Bambous, Mauritius


25th April 2015

It was a typically beautiful April day in Mauritius, the late summer sun was pleasantly warm, yet thankfully not hot enough to make wearing formal attire uncomfortable. This isn’t a usual consideration for us on the island, more often we’re in search of dry swimwear, however today was different, we had been invited to our first Mauritian wedding.

A few days previous we had been in the company of a most knowledge guide, Hemraj Lolith. He shared with us many details of his home country, and after noticing my interest in the traditions and culture of Mauritius he invited us to his cousins wedding on the weekend.

Although we were initially unsure about invading the privacy of the event, imagining the reaction of our cousins if we brought people we just met to their wedding! Raj assured us we would be welcome. Therefore we agreed, and on Saturday he picked us up for the short drive to the village of Bambous and the wedding.

‘Under a blue sky, in the backyard we met a happy bunch preparing Biryani’

the food

Whilst the lucky couple where preparing and guests were scattered about waiting ,Raj took us to the back of the venue to show us a very old tradition where the pre-ceremony meal was being cooked. Under a blue sky, in the backyard we met a happy bunch preparing Biryani and spicy condiments. They enthusiastically showed us what they were cooking over the fire and allowed us to photograph them preparing their contribution to the celebrations.

The majority of the cooks were woman, although one gentleman was chopping away at a table among them. They were of the older generation and spoke, to my ears, a peculiar dialect. Raj explained that both this way of speaking and wedding cooking was an old tradition, now dying out with the younger generations. He explained that very few had the patience to learn these traditions today, luckily for us, today the old ways were still practiced, and the fragrance was amazing.

Raj brought us to the front of the building a little later where we were met by a myriad of people sitting at long tables. They were being served the Biryani on disposable green sheets of paper standing in for palm leaves. A few minutes later we had been sat at one of the tables and were getting ready to have a taste. The people around us were probably as amused as we were at our efforts trying to eat with the fork nature gave us; our hands. We still haven’t figured out the art of eating this way with the grace of the other guests.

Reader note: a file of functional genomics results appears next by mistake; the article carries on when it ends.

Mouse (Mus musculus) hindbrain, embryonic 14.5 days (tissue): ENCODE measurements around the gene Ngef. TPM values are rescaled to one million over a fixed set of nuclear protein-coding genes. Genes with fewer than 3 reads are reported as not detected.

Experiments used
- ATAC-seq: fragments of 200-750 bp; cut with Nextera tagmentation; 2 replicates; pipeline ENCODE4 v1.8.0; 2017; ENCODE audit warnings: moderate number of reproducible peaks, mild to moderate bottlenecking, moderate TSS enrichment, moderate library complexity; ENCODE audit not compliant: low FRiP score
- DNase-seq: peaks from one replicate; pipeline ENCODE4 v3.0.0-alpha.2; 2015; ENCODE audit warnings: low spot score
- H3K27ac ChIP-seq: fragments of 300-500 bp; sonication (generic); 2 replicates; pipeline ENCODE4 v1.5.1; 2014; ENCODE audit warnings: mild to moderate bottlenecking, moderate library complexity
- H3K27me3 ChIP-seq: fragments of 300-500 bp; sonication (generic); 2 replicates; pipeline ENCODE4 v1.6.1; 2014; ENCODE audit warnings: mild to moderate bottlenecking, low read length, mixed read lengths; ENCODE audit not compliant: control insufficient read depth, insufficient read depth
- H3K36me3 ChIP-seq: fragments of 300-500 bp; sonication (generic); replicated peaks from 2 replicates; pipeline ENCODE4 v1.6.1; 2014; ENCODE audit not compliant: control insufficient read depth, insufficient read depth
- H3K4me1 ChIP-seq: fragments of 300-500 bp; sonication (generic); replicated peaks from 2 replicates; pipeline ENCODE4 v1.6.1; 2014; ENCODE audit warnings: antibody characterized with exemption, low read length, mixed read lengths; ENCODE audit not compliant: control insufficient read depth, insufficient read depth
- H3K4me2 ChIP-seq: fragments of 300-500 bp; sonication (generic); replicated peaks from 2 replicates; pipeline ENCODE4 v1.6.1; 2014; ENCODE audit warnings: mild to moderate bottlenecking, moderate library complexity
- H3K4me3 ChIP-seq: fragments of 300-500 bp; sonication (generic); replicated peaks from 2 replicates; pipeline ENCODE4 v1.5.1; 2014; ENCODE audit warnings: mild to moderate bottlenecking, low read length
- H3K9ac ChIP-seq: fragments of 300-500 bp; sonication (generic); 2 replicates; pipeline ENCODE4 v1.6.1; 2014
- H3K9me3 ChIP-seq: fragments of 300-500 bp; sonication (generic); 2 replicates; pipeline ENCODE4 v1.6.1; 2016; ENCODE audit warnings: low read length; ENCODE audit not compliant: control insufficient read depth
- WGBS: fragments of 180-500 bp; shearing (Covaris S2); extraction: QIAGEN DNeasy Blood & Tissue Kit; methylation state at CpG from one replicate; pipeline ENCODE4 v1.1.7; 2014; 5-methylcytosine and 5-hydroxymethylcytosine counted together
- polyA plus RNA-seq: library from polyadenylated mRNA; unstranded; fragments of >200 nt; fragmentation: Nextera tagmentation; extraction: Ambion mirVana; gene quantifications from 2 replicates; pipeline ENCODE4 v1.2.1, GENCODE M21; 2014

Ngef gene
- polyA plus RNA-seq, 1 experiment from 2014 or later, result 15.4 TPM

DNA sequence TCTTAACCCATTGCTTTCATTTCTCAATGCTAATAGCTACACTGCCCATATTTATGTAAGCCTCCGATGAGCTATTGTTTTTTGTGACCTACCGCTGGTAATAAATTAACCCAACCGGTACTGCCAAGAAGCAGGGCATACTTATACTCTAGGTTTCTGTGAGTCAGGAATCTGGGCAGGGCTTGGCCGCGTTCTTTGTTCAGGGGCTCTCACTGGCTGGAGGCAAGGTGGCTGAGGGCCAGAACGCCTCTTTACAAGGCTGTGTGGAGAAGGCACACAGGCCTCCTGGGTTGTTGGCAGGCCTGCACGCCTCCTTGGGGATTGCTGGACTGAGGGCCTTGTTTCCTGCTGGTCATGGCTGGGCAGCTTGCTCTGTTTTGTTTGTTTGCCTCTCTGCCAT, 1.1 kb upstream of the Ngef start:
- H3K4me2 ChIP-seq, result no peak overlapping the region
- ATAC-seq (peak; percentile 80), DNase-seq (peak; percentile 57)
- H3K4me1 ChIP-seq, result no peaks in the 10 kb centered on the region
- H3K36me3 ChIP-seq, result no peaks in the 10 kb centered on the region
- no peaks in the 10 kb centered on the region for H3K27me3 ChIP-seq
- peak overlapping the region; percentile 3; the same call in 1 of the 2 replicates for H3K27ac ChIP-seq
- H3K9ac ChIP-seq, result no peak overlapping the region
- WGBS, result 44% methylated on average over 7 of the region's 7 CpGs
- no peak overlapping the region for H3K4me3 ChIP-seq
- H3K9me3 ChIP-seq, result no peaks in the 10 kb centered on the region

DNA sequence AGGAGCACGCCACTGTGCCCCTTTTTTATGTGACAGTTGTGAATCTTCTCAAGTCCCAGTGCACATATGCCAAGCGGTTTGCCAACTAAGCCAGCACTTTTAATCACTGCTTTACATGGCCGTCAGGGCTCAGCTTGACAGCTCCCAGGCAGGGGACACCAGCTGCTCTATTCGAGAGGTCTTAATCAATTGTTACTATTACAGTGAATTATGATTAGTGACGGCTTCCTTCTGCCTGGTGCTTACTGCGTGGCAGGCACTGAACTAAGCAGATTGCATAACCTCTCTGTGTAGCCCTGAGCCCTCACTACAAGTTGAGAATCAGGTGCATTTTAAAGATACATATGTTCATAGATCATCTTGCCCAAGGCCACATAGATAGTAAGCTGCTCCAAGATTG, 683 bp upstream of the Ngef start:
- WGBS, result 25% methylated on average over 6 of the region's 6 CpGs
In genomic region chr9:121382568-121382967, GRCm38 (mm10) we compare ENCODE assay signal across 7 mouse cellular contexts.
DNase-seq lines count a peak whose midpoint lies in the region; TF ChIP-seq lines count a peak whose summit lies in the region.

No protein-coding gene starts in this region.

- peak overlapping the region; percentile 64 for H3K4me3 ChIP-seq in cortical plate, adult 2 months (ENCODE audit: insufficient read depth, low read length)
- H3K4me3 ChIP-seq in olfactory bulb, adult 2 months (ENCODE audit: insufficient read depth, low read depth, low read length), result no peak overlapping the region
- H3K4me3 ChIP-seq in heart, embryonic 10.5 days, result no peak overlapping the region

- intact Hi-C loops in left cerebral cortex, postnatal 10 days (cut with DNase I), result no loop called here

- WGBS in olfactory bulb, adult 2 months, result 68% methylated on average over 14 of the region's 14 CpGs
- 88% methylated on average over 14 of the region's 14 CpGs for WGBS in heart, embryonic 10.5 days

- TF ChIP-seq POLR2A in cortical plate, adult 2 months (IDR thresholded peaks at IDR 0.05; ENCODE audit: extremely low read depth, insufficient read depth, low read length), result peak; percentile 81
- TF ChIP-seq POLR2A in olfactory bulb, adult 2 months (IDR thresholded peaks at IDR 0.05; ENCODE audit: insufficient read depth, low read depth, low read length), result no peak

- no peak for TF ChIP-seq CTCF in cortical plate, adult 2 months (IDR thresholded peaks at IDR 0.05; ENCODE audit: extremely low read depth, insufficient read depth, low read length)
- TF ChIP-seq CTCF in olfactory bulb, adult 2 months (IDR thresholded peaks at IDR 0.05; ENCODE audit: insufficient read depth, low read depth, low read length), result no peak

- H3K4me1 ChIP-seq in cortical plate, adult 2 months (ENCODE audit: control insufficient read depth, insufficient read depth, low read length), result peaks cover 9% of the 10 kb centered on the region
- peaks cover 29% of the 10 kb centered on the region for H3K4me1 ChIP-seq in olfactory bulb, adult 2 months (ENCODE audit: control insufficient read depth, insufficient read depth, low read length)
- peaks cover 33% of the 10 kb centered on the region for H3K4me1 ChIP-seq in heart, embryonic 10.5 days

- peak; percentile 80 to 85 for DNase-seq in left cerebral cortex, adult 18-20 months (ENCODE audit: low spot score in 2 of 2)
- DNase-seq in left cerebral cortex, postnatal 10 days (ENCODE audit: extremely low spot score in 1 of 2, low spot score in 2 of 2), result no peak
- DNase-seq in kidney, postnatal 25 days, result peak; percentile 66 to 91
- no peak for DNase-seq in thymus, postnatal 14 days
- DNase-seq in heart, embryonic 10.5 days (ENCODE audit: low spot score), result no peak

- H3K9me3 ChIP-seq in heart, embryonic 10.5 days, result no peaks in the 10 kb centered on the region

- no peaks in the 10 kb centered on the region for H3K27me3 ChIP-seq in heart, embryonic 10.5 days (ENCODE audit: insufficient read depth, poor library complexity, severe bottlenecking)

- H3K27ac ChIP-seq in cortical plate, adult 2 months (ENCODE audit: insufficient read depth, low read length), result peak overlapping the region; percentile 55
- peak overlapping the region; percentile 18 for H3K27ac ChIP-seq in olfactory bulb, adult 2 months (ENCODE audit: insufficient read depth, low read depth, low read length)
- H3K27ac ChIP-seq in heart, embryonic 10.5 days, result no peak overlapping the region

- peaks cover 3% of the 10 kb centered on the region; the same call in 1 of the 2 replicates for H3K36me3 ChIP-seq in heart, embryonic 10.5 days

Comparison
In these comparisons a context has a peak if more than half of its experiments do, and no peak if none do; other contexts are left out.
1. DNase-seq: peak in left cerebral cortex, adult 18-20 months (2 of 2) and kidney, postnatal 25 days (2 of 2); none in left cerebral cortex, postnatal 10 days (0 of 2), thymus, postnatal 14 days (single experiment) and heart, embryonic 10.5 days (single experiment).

Whether or not we managed to perform this activity at a special occasion standard we thoroughly enjoyed the food and luckily, due to the large amount of vegetarians in the Indian-Mauritian community, the meal was completely vegan. We also enjoyed the sense of community sitting around the long table hearing the chitter-chatter and laughter of the couple’s friends and family.

‘One thing that always strikes me when we visit Mauritius is the kindness and sense of welcome the people of this island exude’


We were told that some ceremonies could take upwards of three hours, however were reassured that this was going to be a far shorter affair. Apparently there is a quicker version of the traditional ceremony where less is said, only indicating each passage without reciting it in whole. Whilst being relatively short, this ceremony was to be a little different as the bride was Hindi and the groom Tamil, resulting in a mix of traditions.

Two priests conducted two slightly different ceremonies simultaneously, or at least this is what we gathered, not understanding the language. Rob was receiving an account of the proceedings standing at the back with Raj, whilst I had been offered a prime seat at the front. What we do know is that flower garlands were exchanged, grains were poured over heads and that a fire was lit and various items such as fruit, flowers, some kind of syrup and more grains were thrown into that fire.

One of the priests was continuously reading out from a book whilst the other priest guided the couple through the rituals of pouring objects into the fire. Sometimes it would be passed between the two before it went in the fire and sometimes they would throw things in simultaneously. All of this happened in the rhythm of that we could feel, if not understanding, the cycle of offering, and joining and unity was palpable.

At times, while sat on the front row, I found the experience slightly bewildering, it was all so new and different for me. I can tell you with certainty I found the ceremony truly beautiful, with the colourful red dress of the bride and off white grooms robe, the henna on the brides hands and feet, the flowers, the fire, the fruit, lovely smelling syrups and incense. That was one thing about this wedding I will always remember; the scent of the items burning in the fire pot. It was deliciously sweet and spicy. And of course the cute smile of the bride and groom at the end of the ceremony.

True to Raj’s word’s once we were at the wedding we were welcomed with open arms. We weren’t made to feel out of place, and special care was made to insure we were fed, watered and comfortable.

One thing that always strikes me when we visit Mauritius is the kindness and sense of welcome the people of this island exude. It might be true that the island relies heavily on the income of tourism but I believe the welcoming attribute of the people extends far beyond that.

We had an amazing experience at the wedding, and wish the happy couple all the best.